Living With Dying

“Well, it’s not cancer, so you have nothing to worry about.”

Um. Yeah. No.

Among other things, I have endometriosis. It’s a disease that affects the female reproductive organs and can cause pain, infertility, and nerve damage. The quick version is that the lining of the uterus starts growing outside of the uterus and can bind internal organs together and attach to nerves, causing permanent damage.

I have a lot to worry about. I’m in body-wide pain 24/7, have problems sleeping because of it, am exhausted from the fatigue that comes from constant pain, and have flare-ups in pelvic pain so severe that they land me in the emergency room several times a year.

Nobody gets to police how the sick get to feel about their own bodies.

Nothing to worry about? Start with insanely expensive insurance, PTSD-like symptoms from the pain cascade in the brain, daily medications that keep me functioning and alive, the cost of said medications, the side effects of said medications (drowsiness, weight gain, mental slowness, loss of coordination, nausea, depression, anxiety, osteoporosis), weekly doctors’ visits, surgeries, hospital stays, insomnia – and somehow I still have to hold down a full time job and pretend that everything is okay.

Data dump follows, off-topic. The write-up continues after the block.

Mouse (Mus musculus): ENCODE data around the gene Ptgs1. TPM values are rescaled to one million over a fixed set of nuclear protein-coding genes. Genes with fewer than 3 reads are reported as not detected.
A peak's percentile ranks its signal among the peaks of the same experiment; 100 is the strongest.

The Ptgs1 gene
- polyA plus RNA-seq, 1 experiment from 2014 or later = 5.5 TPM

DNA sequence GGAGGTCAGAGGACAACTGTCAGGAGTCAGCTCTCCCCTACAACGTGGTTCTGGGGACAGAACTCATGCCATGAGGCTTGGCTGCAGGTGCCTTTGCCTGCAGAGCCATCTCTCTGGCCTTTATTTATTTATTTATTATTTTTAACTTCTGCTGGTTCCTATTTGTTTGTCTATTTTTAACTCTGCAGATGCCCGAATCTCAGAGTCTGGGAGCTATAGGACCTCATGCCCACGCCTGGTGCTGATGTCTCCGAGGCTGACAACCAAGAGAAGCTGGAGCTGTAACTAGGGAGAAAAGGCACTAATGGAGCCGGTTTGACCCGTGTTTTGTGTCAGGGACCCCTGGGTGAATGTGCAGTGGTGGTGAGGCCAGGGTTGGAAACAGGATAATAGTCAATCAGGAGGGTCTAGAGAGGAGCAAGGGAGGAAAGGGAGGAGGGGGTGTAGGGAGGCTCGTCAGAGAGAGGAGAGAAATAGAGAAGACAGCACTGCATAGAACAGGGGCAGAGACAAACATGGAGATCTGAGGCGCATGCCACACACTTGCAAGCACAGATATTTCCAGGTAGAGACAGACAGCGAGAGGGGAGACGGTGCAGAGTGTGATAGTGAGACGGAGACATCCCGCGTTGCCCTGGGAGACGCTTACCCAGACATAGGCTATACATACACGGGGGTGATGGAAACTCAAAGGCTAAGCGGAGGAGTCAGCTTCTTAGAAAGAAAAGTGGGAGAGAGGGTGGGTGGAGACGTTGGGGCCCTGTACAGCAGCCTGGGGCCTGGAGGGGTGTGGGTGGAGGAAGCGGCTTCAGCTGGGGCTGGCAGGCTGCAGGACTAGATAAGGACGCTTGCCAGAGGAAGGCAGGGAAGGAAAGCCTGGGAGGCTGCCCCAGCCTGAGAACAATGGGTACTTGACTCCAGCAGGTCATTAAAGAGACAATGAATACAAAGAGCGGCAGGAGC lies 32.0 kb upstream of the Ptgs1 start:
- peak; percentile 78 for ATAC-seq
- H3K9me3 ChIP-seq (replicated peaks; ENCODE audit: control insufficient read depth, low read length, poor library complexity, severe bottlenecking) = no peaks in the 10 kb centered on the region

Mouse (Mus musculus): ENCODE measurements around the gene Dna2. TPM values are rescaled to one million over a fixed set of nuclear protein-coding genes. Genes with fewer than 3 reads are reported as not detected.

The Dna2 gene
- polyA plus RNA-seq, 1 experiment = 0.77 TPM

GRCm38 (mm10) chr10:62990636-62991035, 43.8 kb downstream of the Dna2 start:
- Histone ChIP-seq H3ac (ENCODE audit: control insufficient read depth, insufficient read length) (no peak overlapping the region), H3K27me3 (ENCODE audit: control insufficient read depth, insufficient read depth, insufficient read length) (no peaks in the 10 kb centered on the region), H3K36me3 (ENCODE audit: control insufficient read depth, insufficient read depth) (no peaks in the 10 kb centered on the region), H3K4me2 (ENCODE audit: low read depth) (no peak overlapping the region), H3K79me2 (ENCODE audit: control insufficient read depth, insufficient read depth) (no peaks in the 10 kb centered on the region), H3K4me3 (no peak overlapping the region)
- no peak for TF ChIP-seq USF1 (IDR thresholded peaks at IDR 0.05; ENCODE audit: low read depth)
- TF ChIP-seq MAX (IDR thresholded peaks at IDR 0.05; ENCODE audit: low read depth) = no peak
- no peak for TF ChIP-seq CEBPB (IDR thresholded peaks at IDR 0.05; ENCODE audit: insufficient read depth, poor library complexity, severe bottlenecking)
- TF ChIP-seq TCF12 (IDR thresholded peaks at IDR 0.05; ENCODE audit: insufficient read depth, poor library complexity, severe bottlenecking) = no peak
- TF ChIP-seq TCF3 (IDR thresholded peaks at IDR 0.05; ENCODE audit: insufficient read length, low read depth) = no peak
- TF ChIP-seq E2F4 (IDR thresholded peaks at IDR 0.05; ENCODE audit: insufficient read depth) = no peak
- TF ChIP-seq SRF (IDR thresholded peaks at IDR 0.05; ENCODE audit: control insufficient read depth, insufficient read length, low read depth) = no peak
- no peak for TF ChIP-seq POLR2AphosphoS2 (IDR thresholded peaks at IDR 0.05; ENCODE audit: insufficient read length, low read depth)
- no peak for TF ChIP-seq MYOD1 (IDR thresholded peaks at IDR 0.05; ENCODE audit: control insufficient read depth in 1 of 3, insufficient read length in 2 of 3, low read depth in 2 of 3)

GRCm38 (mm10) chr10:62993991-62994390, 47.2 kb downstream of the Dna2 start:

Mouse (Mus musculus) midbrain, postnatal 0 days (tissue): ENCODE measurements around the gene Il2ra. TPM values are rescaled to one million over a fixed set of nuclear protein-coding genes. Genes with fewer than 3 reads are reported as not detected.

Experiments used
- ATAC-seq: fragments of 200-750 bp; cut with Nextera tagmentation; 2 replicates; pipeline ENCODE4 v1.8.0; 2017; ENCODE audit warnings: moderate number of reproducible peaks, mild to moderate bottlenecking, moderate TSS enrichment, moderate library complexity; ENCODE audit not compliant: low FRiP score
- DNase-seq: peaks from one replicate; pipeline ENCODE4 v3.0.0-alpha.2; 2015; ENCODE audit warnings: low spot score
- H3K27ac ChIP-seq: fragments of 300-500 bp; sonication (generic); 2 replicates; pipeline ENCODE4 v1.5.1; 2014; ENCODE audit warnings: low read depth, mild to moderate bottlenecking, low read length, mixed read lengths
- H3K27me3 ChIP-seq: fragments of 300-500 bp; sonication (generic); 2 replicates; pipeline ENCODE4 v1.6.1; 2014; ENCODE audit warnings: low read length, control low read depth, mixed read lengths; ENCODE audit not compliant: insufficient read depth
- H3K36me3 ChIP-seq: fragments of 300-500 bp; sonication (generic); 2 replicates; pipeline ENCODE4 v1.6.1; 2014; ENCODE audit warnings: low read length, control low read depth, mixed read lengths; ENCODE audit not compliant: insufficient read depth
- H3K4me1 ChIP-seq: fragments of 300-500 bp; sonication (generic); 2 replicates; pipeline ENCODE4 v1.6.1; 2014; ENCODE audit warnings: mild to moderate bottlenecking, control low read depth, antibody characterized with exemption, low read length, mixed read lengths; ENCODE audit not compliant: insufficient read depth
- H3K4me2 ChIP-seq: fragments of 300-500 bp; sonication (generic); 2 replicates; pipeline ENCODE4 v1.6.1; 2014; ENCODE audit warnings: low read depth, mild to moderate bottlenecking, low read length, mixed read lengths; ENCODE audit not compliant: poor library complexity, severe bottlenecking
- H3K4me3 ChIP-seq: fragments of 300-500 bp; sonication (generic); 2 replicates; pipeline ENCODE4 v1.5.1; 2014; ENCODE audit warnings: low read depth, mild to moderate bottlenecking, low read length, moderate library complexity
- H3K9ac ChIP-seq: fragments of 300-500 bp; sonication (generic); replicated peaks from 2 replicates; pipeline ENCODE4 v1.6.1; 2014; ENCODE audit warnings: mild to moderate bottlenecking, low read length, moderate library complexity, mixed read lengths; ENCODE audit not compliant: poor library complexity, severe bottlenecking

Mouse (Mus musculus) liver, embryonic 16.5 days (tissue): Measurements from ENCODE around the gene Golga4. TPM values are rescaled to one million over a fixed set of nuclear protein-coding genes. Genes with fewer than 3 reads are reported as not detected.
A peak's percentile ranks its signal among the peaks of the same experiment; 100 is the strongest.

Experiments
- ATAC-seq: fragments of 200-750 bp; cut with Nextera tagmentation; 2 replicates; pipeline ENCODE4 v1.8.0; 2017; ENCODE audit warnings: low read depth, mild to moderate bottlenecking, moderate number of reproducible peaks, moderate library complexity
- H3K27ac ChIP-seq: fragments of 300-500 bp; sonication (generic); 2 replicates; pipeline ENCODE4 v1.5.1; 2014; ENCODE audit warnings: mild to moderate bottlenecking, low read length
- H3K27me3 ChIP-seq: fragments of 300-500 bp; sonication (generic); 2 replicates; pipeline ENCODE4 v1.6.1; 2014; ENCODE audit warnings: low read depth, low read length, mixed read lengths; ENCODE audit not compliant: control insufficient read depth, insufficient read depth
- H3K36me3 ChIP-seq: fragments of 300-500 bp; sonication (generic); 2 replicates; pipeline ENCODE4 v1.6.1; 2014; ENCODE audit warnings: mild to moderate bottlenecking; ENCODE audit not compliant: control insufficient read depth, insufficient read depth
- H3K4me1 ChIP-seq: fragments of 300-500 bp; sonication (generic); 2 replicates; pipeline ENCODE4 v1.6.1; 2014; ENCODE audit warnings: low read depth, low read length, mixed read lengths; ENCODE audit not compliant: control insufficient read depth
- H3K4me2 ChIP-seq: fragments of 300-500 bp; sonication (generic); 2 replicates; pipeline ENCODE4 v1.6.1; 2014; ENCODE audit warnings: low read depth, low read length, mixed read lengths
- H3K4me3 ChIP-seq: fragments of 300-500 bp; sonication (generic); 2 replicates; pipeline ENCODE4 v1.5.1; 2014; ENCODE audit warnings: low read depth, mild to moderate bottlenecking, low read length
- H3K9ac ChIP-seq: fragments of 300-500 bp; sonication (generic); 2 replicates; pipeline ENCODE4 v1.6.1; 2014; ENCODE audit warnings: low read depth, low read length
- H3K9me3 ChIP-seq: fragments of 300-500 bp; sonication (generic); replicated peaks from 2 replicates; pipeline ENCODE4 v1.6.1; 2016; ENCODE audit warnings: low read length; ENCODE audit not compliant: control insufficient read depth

It’s not cancer. Fine. Good. I’m grateful for that. But just because it won’t kill me in 6-12 months doesn’t mean that it won’t rob me of almost everything  that I was supposed to have as a young woman. The life that I was on course to have is gone. A large part of me did die. And forgive me, healthy people, but I am not yet through mourning.

I may never be.


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